But – I live in a crappy rental apartment that is hundreds of dollars below market. If I want to move I will pay at least $700 more per month in rent. That’s a big dent in what I can invest each month. So why do rents feel like they are increasing so much faster than income is? How is the grotesque real estate situation influencing or not influencing that? How can rents possibly be limited by local incomes when median household income is around $75k? I would love for you to write a post that digs into how rents are or aren’t related to real estate craziness and local incomes and what it means for the finances of the average person.

Actually, Ali, renters are subsidized, coddled, supported and made special by politicians who suppress rents, ban evictions and hassle landlords. The costs of home ownership far exceed those faced by tenants, even in an age of cheap mortgages. If it were not for emotional market gains and tax-free profits, renting would be the totally valid choice. There’s no other compelling reason a young, single female (or male) would accept hundreds of thousands in debt, plus monthly fees and expenses to live in a place they could rent without care or obligation, investing the difference.

But we’ve lost our way. Real estate’s a cult now. Governments have fostered and helped create that. Prices are extreme and homeowners have become the elite. The maiden Chrystia budget will not have the stones to tax windfall capital gains, but it might just throw a bone to rising voters like Allison in the form of a rental tax credit.

The logic: if people buying real estate get a massive wealth advantage by completely avoiding taxation on gains which were handed to them by Mr. Market, renters should not be penalized just because they cannot afford to buy. So it’s only ‘fair’ the government levels the paying field by allowing a portion of rent to be deducted from taxable income.

Yeah, more government dependence and debt through reduced revenue. The T2 hole deepens.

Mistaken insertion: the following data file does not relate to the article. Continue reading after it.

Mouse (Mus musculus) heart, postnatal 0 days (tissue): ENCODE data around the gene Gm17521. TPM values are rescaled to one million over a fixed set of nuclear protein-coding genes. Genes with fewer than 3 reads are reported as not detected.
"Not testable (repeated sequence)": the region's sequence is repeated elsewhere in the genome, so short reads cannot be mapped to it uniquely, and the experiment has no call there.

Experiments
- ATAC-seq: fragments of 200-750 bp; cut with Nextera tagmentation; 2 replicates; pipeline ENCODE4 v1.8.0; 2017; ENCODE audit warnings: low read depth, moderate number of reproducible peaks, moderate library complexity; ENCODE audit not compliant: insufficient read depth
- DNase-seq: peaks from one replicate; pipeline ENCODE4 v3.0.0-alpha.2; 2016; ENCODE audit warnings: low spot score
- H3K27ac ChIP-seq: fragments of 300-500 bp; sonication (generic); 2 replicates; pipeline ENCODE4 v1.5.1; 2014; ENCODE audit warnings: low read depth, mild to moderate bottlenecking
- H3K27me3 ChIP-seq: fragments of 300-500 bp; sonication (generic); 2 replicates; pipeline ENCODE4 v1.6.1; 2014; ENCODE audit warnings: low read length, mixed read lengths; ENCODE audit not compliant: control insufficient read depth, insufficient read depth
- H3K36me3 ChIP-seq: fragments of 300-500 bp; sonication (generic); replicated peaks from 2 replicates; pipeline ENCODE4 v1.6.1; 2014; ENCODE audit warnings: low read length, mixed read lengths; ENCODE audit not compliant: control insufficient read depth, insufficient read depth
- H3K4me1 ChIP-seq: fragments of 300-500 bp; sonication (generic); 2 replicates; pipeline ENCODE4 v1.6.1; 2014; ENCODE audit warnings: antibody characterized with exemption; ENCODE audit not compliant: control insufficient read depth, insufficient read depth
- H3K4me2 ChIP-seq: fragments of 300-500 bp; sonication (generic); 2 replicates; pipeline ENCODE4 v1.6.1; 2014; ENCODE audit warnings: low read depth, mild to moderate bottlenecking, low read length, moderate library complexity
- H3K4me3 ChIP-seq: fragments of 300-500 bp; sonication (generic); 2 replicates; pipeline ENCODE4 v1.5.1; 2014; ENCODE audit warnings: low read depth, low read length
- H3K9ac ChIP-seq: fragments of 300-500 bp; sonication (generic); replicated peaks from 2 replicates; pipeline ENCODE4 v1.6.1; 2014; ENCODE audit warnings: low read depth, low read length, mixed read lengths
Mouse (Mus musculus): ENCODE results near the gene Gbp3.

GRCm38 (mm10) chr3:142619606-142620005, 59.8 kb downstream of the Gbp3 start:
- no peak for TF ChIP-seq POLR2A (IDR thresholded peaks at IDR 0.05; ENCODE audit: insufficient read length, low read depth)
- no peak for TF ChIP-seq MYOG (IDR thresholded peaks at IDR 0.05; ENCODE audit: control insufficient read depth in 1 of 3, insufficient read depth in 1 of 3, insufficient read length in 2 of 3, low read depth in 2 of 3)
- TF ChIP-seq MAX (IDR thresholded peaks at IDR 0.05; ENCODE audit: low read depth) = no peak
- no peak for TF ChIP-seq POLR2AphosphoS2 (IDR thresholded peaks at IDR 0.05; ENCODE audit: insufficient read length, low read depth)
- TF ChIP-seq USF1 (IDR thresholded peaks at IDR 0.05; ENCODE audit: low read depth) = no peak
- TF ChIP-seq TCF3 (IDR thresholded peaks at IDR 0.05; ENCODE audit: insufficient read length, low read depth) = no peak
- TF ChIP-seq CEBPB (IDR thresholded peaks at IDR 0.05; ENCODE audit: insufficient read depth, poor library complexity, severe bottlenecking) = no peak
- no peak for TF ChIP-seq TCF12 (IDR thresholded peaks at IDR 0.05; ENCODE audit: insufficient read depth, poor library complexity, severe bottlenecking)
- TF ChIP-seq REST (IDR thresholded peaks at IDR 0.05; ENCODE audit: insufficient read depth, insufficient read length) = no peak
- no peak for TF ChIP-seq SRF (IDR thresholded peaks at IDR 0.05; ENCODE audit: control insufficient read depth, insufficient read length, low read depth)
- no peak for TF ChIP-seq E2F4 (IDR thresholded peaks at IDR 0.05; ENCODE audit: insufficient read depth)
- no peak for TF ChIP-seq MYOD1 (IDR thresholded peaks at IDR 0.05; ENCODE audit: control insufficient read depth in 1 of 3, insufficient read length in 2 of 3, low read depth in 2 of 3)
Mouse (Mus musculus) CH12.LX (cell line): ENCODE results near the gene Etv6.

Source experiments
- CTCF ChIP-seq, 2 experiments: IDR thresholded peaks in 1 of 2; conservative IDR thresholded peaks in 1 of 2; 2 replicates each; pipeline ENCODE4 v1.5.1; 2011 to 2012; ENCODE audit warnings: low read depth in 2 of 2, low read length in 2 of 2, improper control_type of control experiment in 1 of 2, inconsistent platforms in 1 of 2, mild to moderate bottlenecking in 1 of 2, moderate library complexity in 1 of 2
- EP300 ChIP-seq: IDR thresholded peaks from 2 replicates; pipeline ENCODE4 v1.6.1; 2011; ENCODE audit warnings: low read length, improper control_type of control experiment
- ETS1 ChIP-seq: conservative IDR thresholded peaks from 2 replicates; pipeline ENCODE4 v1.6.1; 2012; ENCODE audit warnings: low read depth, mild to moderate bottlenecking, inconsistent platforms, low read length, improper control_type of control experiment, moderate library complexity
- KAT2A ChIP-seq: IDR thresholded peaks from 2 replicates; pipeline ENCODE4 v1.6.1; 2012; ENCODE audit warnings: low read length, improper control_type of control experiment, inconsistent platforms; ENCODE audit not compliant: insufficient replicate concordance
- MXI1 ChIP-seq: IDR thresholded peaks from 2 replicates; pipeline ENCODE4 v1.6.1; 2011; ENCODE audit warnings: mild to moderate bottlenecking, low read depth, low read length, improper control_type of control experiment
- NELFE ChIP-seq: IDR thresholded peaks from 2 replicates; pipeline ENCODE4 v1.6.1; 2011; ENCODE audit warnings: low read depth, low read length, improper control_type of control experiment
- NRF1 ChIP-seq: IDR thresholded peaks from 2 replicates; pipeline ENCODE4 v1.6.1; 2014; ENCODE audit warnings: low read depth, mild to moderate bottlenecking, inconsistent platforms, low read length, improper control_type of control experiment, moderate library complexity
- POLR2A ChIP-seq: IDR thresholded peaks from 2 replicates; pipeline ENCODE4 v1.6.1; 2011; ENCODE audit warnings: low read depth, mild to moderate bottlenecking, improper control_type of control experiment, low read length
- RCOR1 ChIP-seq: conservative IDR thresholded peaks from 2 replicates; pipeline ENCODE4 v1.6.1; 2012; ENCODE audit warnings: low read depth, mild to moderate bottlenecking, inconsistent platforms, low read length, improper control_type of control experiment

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As of this week the word ‘master’ will no longer be allowed in Toronto. At least not as part of real estate listings. Toronto realtors have decided to follow the lead of CREA, the national organization, and cancel the word forever. From now on no master bedroom. No master ensuite, either. The politically-correct word is ‘primary.’

Why?

Master is “largely associated with terminology rooted in slavery and/or sexism,” the realtors say. It has “offensive undertones”, is an “outdated term” and inhibits “productive communication between real estate professionals and their communities.”

Of course, if there is a ‘primary’ room in a house it means the others must be ‘secondary’ or worse. That seems a bit hurtful, exclusionary, elitist and smacks of privilege. How will the people sleeping in those diminished places feel? Perhaps they need compensation.

Anyway, it’s progress. The Mills love it. And this jibes with the loss of other innocuous but banned words many grew up with, like “Dominion” or “fisherman.” Could there be a master plan?

Oops.

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April 11th, 2021

Posted In: The Greater Fool